Endings For Novels: Is The End Always In Sight?

One of the most common questions I’ve been asked over the past 12 months has been, ‘When you start writing a novel do you know how it’s going to end?’

For me, there isn’t a simple Yes or No answer because so much depends on the individual writing project. In effect, pinning down the ending is less important in some projects than others. It’s an aspect of the writing process that I, too, find fascinating.

So in this blogpost I’ll explain a little further using my own experience of writing (a) A Calculated Life and (b) my current work-in-progress, which has the working title, The Academy.

the endI had no writing plan whatsoever when I started A Calculated Life! I didn’t have an ending in mind for the novel. I didn’t map out the key scenes. I didn’t have a chapter-by-chapter outline. I didn’t even realize that most writers adopted this level of planning! After all, this was my first novel. However, I did write a briefing paper, for my eyes only, about the conditions—social, economic, political—that would exist in my future fictional world.

In retrospect I can see I managed without a plan because A Calculated Life is essentially a character study with a linear plot. The story focuses on Jayna, a super-intelligent woman, who is questioning her allotted role in life; it’s almost a coming-of-age novel. In the first quarter of the book I establish, through her interactions with other people, that her personality is somewhat skewed. So it’s a slow-pace beginning and I felt it was important that each step in her awakening was fully plausible.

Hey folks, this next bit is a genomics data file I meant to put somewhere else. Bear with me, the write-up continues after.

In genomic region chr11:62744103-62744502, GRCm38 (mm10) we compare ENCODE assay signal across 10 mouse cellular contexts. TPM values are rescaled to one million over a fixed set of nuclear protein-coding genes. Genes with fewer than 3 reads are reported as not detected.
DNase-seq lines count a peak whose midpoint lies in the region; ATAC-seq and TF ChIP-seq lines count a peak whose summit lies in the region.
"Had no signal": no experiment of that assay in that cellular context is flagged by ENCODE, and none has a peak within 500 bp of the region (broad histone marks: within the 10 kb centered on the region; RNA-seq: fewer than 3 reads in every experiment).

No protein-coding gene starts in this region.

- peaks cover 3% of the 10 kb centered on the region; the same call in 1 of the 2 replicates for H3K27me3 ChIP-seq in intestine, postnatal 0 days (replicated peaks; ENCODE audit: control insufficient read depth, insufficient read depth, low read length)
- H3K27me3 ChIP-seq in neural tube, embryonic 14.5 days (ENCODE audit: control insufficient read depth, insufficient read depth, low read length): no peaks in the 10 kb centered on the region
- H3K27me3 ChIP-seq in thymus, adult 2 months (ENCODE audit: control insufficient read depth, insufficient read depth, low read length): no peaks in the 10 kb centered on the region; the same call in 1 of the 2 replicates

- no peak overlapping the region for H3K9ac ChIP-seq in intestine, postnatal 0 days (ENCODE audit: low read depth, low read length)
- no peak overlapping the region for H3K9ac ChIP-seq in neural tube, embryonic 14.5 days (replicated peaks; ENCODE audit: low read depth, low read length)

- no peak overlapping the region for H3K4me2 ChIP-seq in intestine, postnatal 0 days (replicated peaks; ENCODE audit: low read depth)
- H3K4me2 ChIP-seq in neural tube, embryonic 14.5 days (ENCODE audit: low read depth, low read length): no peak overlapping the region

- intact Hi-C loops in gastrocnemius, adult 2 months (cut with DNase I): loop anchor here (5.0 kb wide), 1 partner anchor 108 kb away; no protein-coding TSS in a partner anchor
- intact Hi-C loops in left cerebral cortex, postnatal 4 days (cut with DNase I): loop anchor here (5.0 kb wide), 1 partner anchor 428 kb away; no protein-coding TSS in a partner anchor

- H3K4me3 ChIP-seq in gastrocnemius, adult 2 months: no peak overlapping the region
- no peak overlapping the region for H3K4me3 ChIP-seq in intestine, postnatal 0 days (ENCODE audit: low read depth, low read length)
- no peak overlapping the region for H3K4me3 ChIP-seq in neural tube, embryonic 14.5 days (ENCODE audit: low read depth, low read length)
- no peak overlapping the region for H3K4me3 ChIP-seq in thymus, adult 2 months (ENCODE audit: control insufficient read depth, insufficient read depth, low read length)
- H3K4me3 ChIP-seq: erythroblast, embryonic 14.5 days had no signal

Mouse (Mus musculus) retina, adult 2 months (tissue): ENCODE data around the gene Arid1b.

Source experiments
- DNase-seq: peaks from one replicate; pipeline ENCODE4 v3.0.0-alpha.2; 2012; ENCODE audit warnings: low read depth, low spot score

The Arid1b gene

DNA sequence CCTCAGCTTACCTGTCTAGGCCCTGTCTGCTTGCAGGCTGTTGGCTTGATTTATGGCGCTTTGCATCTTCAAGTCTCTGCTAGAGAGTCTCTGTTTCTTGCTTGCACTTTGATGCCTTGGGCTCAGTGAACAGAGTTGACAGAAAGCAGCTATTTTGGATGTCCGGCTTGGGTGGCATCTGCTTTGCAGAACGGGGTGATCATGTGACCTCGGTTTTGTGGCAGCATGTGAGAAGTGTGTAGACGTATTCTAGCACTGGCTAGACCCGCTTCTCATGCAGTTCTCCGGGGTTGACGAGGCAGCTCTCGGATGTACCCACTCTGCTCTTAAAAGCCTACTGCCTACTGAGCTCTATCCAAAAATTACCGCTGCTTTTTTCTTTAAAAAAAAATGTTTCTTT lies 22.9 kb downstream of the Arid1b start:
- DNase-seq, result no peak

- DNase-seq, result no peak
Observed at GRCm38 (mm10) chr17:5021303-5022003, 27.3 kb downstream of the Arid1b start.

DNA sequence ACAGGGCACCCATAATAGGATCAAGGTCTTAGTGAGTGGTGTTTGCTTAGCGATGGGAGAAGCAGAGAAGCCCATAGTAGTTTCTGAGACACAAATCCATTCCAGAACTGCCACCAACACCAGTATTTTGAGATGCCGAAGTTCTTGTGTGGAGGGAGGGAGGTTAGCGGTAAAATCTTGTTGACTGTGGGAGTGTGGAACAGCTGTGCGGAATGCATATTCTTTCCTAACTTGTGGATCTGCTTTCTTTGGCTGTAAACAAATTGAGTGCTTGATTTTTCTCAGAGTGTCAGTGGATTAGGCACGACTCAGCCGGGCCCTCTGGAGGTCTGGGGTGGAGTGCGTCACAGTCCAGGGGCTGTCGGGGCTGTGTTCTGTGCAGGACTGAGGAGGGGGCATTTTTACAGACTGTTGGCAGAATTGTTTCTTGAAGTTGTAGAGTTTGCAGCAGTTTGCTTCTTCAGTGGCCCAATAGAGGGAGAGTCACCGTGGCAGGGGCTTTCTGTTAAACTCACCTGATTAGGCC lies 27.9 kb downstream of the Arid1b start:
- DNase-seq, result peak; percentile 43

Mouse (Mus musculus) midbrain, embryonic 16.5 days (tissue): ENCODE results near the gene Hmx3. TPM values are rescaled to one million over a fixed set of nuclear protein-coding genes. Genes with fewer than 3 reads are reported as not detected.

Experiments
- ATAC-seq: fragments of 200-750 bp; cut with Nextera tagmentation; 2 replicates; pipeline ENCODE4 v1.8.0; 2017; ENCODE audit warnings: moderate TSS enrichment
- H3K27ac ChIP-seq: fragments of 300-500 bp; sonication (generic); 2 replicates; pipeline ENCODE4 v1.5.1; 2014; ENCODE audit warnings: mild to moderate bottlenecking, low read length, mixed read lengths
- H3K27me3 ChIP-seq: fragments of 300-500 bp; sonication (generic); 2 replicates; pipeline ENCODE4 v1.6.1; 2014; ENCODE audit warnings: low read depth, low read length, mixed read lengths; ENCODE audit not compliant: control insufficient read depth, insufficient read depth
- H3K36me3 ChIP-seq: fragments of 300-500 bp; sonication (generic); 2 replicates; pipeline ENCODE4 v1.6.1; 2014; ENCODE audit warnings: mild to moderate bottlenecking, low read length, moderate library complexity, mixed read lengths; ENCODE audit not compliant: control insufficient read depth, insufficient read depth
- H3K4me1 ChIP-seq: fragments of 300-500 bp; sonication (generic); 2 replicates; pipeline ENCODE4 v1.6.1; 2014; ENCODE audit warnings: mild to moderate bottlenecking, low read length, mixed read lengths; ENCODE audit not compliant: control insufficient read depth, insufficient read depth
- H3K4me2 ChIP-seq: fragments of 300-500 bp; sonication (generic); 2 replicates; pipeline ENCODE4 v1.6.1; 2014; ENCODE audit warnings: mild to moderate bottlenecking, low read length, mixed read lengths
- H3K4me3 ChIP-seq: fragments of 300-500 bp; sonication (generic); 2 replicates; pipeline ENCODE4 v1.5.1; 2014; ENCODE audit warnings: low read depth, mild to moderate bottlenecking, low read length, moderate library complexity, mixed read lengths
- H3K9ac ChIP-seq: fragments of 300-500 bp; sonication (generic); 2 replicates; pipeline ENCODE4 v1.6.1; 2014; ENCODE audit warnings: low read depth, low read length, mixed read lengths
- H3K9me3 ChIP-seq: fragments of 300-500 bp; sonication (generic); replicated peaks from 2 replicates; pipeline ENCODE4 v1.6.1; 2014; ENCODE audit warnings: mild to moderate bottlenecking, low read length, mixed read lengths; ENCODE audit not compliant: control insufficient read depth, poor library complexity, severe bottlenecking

I enjoyed writing the novel in this unplanned manner—gradually edging forwards as though Jayna and I rehearsed each other’s sense of trepidation.

But…my approach is far more strategic with my second novel, which is now two-thirds complete! And with this project I have a much, much clearer idea of how the story will end.

The Academy (working title) is set in three different time periods—Renaissance Florence, present-day China and a future London—and it is structured so that the narrative hops, chapter-by-chapter, between these settings. So it’s complicated! More to the point, I knew I couldn’t write this novel without a plan. Before I started chapter one I wrote an outline, albeit brief, for the whole novel. I established the key scenes and decided how to draw the novel to a conclusion. In other words, I know (or I think I know) how this novel is going to end.

Some authors stick hundreds of post-it notes to the wall to help them organize and keep track of their plots and characters. But for my second novel I’ve gone digital. My plot is set out on an Excel spreadsheet with one column for each storyline. I list key events in each chapter and I pick out various themes and motifs on the spreadsheet using colour highlights!

And at the bottom of each column on the spreadsheet I have the ending for each storyline. The question is, Will these endings survive? Well, I’m sufficiently close to completing this project that I feel the answer could be…Yes.

But we shall see!!!

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